In the immediate aftermath of Stoke’s depressing and somewhat predictable collapse at home to Aston Villa, a defeat that left the Potters just three points above the drop zone, the fans’ internet forums and radio phone-ins were inundated with messages calling for Tony Pulis to be sacked.
Time to change before it becomes too late was the call. Time for a younger, modern manager. Time to ditch the long ball football that looks set to make Stoke the division’s lowest scorers for the second season running. Time for chairman Peter Coates to put aside his personal friendship with Pulis and show the sort of conviction that Southampton and Sunderland showed in sacking their managers to help preserve their Premier League status.
Certainly, on the face of it there appears to be little doubt that Pulis’ relationship with the club is coming to an end. However, those supporters craving for the change to be made before the end of the season should perhaps just hold the reins in a little.
The question must be asked that with only six games to go, a challenging set of fixtures that sees them not only play Manchester United and Tottenham, but also relegation rivals QPR, Norwich and Sunderland in three consecutive weeks, is the upheaval that a change in manager would cause really likely to pay off?
Those that point to the example of Southampton’s successful managerial change are blind to the starkly different circumstances between the Saints at the time of Nigel Adkins’ dismissal for Mauricio Pochettino and Stoke at the moment. Southampton at the time were on nowhere near the same sort of run that the Potters have endured. Indeed, the sacking of Adkins came just days after a 2-2 draw at European champions Chelsea, a result that left the Saints in 15th position and on an upwards momentum.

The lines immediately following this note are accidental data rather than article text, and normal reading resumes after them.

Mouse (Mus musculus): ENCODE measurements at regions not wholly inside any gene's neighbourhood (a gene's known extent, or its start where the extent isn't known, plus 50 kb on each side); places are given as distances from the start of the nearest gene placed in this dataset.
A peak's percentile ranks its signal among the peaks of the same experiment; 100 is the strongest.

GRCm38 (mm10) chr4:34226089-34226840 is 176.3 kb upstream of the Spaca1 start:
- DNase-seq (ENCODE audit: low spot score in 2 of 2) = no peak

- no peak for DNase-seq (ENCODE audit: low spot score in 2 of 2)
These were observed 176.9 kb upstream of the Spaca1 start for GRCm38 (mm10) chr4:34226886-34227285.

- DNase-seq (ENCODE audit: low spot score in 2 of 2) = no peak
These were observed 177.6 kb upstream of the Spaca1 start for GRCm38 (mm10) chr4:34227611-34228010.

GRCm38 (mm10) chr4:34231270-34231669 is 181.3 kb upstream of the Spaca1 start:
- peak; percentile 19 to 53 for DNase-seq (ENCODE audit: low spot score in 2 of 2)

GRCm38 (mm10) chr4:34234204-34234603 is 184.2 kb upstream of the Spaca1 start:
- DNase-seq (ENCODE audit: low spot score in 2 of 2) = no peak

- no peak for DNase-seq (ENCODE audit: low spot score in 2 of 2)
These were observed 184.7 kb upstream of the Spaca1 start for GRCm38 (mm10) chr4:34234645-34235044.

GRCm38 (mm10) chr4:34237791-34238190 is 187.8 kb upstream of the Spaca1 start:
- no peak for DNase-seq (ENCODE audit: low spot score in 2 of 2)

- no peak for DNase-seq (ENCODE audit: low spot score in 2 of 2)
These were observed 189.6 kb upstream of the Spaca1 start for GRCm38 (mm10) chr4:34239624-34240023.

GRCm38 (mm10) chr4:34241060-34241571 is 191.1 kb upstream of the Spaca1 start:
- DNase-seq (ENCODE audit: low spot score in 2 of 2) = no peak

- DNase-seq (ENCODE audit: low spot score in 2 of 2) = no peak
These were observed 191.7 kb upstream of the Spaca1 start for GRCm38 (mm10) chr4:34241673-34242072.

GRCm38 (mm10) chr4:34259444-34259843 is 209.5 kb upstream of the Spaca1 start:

Perhaps more importantly, Pochettino did not attempt to revolutionalise the squad’s playing style. Under Adkins, Southampton were already a passing, attack-minded side and the Argentine wisely chose not to embark on a change mid-season with the club still set in Adkins’ methods.
Confidence however could not be lower at the Britannia at the moment. There is certainly no recent draw at Stamford Bridge for any potential new manager to build on. Instead, Pulis’ prospective replacement will find a set of players that have only taken one win since the turn of the year at home to bottom club Reading.
More pertinent though is that should Stoke choose to replace Pulis now, then the new boss would almost certainly be under immediate pressure to employ a more progressive, passing game. Now unlike Southampton, the Potters certainly do not possess the players to embark on such a style and with the transfer window long shut, could a new manager possibly turn players so in tune with Pulis’ style and methods into the next Arsenal with only six games to go?
The likelihood is that such a move would result in relegation from the top tier for this proud club.
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